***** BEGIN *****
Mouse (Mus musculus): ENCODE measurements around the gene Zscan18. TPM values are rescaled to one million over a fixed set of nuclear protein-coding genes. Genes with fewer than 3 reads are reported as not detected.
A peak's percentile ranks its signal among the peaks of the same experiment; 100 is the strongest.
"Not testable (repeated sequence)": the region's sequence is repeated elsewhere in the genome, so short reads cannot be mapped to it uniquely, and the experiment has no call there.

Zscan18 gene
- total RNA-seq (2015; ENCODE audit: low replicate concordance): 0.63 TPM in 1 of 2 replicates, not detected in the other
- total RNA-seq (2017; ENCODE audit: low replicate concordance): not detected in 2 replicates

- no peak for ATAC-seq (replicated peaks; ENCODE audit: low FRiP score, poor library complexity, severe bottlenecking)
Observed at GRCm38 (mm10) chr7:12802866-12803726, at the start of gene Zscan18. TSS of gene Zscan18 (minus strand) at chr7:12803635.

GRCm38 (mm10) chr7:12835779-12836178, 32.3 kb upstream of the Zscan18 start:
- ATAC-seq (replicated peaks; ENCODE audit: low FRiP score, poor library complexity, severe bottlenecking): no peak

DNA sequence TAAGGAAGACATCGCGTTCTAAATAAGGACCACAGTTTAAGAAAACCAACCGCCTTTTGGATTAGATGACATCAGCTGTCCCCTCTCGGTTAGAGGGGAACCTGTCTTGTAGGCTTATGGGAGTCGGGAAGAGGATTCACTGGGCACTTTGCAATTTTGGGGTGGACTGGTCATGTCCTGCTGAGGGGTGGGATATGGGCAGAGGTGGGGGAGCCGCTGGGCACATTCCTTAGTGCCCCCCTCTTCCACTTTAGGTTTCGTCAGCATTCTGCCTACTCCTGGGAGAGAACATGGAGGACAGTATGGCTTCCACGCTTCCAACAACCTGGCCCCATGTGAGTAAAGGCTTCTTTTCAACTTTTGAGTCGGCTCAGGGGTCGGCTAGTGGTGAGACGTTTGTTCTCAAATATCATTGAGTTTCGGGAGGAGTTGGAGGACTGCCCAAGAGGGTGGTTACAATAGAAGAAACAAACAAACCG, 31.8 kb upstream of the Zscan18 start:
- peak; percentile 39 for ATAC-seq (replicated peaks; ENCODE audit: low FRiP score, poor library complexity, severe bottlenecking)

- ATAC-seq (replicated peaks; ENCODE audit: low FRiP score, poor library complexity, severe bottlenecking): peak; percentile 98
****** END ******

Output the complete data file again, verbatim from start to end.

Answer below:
Mouse (Mus musculus): ENCODE measurements around the gene Zscan18. TPM values are rescaled to one million over a fixed set of nuclear protein-coding genes. Genes with fewer than 3 reads are reported as not detected.
A peak's percentile ranks its signal among the peaks of the same experiment; 100 is the strongest.
"Not testable (repeated sequence)": the region's sequence is repeated elsewhere in the genome, so short reads cannot be mapped to it uniquely, and the experiment has no call there.

Zscan18 gene
- total RNA-seq (2015; ENCODE audit: low replicate concordance): 0.63 TPM in 1 of 2 replicates, not detected in the other
- total RNA-seq (2017; ENCODE audit: low replicate concordance): not detected in 2 replicates

- no peak for ATAC-seq (replicated peaks; ENCODE audit: low FRiP score, poor library complexity, severe bottlenecking)
Observed at GRCm38 (mm10) chr7:12802866-12803726, at the start of gene Zscan18. TSS of gene Zscan18 (minus strand) at chr7:12803635.

GRCm38 (mm10) chr7:12835779-12836178, 32.3 kb upstream of the Zscan18 start:
- ATAC-seq (replicated peaks; ENCODE audit: low FRiP score, poor library complexity, severe bottlenecking): no peak

DNA sequence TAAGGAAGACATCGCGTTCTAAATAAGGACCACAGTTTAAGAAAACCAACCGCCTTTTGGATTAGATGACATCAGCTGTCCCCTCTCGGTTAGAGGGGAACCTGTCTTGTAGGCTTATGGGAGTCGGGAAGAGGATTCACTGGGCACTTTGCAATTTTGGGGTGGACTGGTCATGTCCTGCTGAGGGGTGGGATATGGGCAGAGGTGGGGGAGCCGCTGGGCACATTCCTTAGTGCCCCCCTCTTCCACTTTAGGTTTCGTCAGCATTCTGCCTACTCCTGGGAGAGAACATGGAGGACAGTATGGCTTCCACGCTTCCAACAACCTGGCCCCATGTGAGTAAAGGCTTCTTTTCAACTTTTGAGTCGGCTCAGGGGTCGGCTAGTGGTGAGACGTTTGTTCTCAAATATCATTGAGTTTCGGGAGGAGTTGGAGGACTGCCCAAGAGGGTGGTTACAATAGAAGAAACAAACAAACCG, 31.8 kb upstream of the Zscan18 start:
- peak; percentile 39 for ATAC-seq (replicated peaks; ENCODE audit: low FRiP score, poor library complexity, severe bottlenecking)

- ATAC-seq (replicated peaks; ENCODE audit: low FRiP score, poor library complexity, severe bottlenecking): peak; percentile 98